8 Overlooked Bug-Out Bag Items

Tweaking your bug out bag is a never-ending endeavor. The more you learn, the more you add and remove items, the goal being to make it more lightweight, more functional and more tuned to your unique situation and the disasters you’re prepping for.

Today we’re going to talk about some of the things you may not have considered before for your bug out bag, but given the wide variety of scenarios and real dangers that await you on your evacuation journey, it’s worth cross-checking this list to your existing BOB and your priorities.

nail clippers

#1. Nail Clippers

Nail clippers should be a part of anyone’s hygiene kit. Few preppers consider how long their nails will grow in a couple of weeks. Not only it’s unhygienic, it’ll annoy the shit out of you.

Plus, consider many nail clippers have an additional 1 or 2 small knives in them, and that’s always useful.

binoculars

#2. Binoculars

One of the problems you’re going to have as you move along to your bug out location is people. You want to know in advance whether an area is safe to move through, so a pair of suitable hunting binoculars is going to be useful, or you can opt for a monocular, because it’s more compact and lightweight.

#3. A Respirator Mask

N95 or, better yet, N99 respirator masks could be a lifesaver in an emergency. You don’t know the kind of air you’ll be forced to breathe, maybe you’re running away from a volcano, maybe there’s an airborne pathogen you want to avoid. Respirator masks are pretty cheap on Amazon, they are lightweight, so there’s no reason not to add one in your bug out bag.

#4. A Pair of Small Scissors

Since multi-tools don’t have them, you should definitely add a pair in your backpack, for things such as cutting cloth or a bandage, and many more things. They’re also useful as puncturing devices.

sunscreen

#5. Sunscreen

If you ever hiked through the sun for a prolonged period of time, you know how detrimental this can be to your face and body. You can skip this if you don’t get burnt that easily, and if you pack a bandana or a hat that can keep the sun away, but if you live in or near the desert, or if your skin is more sensitive, it would probably be a good idea to have it.

#6. Mosquito Net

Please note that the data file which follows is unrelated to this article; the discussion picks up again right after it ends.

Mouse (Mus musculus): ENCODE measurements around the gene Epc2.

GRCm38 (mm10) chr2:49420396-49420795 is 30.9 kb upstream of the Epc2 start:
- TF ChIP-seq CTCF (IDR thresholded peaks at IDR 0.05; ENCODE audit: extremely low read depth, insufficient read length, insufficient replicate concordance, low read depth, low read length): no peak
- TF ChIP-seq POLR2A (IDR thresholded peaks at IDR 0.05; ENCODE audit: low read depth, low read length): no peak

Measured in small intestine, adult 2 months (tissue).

Keeping insects at bay in the wild is going to be difficult. You can’t carry enough spray to last you several weeks, it’s going to be heavy. And when you finish it, then what?

A mosquito net will last you indefinitely provided you keep it intact.

floss

#7. Floss

Not only is floss good for cleaning your teeth, you can use floss to tie things together, make traps for small game, and dozens of other uses.

#8. Poncho

I have one in my BOB and it’s great, because it replaces the need for a tarp and a jacket. It’s useful to keep you warm in chilly and windy conditions, and, while not as big as a tarp, you can use it to sit on when you take a break. You can even use it to help make shelter by blocking a side of the shelter that you either want windproof, or to help trap the heat from your outdoor fire.

Wrap-Up!

I know this isn’t a long list, but keep in mind the point was to show you some of the items that are most often overlooked by preppers.

Do you have a bug out bag item you added after a few years, and wished you had done so sooner? Tell us what it was in a quick comment below.


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2 Comments

  1. Good list – thanks for submitting it.

    I would add a small ‘thataway’ compass, SAK Classic pen blade and James #14 needle. I keep all of them on a necklace around my neck, the needle wrapped in thread and inserted into coffee straw, which in turn is threaded on the cord. Does not bother me that much at all – I even sleep with them on.

    Thanks again for the list.

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